Biological invasions are regarded as one of the main drivers of habitat degradation in island ecosystems. Mediterranean islands have been subjected to a high degree of land conversion over the past 60 years, resulting in a massive reduction in the amount of rural land and the sprawl of tourist activities. The aims of this paper are to evaluate the current level of invasion of alien plant species in semi-natural vegetation types that have developed after the abandonment of agriculture and to analyze the relationships between non-native species, native flora, and environmental characteristics. Two Italian islands (Ponza and Ventotene) were surveyed using a random-stratified sampling. The occurrence and relative cover of alien plant species were compared and separate analyses were performed for the native flora. Abundance patterns of both native and alien species were then studied in the light of the environmental and anthropogenic features. Although we found that some non-native species are extremely widespread, their relative cover at the plot level is low. Permutational Multivariate Analysis of Variance and Indicator Species Analysis revealed dissimilarities in the native species composition, while Mann-Whitney and Kruskal-Wallis tests showed differences in the ecological requirements (moisture, soil reaction, and nitrogen) of the native species pool. Canonical Correspondence Analysis pointed to the importance of the proximity to agricultural areas, human disturbance, and past land management, particularly residual terraces, in determining the difference between plant communities on the two islands. The results of our study suggest that traditional forms of agriculture may represent a key element for countering the establishment and spread of non-native plants in Mediterranean areas.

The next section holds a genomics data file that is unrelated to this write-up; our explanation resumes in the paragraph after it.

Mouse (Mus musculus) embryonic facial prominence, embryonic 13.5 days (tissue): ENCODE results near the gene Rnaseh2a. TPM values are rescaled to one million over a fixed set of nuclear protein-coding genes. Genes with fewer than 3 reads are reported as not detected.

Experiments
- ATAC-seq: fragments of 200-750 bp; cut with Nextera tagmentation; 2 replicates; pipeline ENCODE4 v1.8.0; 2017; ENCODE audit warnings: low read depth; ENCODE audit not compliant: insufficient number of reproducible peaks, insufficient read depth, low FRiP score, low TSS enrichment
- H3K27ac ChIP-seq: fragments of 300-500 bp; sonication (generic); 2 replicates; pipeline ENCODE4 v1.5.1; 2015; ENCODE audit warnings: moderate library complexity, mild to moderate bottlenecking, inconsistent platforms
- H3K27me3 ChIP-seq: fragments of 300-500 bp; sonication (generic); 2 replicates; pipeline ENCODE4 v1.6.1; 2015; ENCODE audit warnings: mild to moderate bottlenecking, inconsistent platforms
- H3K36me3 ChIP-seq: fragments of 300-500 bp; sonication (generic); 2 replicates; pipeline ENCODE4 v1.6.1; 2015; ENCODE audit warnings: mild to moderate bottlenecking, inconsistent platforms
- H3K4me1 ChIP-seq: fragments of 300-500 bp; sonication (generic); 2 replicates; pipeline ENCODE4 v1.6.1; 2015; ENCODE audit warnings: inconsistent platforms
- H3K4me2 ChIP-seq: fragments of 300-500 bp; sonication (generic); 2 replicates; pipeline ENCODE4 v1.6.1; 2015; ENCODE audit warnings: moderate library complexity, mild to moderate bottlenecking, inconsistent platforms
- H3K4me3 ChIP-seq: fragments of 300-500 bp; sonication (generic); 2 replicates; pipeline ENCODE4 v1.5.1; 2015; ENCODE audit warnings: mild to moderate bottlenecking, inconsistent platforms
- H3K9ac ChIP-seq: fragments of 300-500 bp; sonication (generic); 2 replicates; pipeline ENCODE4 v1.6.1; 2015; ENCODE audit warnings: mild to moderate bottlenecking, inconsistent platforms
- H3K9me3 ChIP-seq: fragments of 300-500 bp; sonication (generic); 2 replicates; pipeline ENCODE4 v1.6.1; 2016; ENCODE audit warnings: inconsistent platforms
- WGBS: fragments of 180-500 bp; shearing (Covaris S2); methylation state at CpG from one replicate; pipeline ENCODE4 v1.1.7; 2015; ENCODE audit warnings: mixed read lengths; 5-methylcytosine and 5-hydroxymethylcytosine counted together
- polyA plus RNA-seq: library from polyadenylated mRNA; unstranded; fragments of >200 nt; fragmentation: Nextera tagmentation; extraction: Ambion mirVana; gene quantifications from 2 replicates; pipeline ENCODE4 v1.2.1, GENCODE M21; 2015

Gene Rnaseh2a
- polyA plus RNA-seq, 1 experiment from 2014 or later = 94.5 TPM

Influence of past land use and current human disturbance on non-native plant species on small Italian islands

CARLI, EMANUELA;BLASI, CARLO
2010-01-01

Abstract

Biological invasions are regarded as one of the main drivers of habitat degradation in island ecosystems. Mediterranean islands have been subjected to a high degree of land conversion over the past 60 years, resulting in a massive reduction in the amount of rural land and the sprawl of tourist activities. The aims of this paper are to evaluate the current level of invasion of alien plant species in semi-natural vegetation types that have developed after the abandonment of agriculture and to analyze the relationships between non-native species, native flora, and environmental characteristics. Two Italian islands (Ponza and Ventotene) were surveyed using a random-stratified sampling. The occurrence and relative cover of alien plant species were compared and separate analyses were performed for the native flora. Abundance patterns of both native and alien species were then studied in the light of the environmental and anthropogenic features. Although we found that some non-native species are extremely widespread, their relative cover at the plot level is low. Permutational Multivariate Analysis of Variance and Indicator Species Analysis revealed dissimilarities in the native species composition, while Mann-Whitney and Kruskal-Wallis tests showed differences in the ecological requirements (moisture, soil reaction, and nitrogen) of the native species pool. Canonical Correspondence Analysis pointed to the importance of the proximity to agricultural areas, human disturbance, and past land management, particularly residual terraces, in determining the difference between plant communities on the two islands. The results of our study suggest that traditional forms of agriculture may represent a key element for countering the establishment and spread of non-native plants in Mediterranean areas.
plant invasion; mediterranean basin; alien flora; ornamental introduction; terraces; agriculture abandonment
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Utilizza questo identificativo per citare o creare un link a questo documento: https://hdl.handle.net/11584/84574
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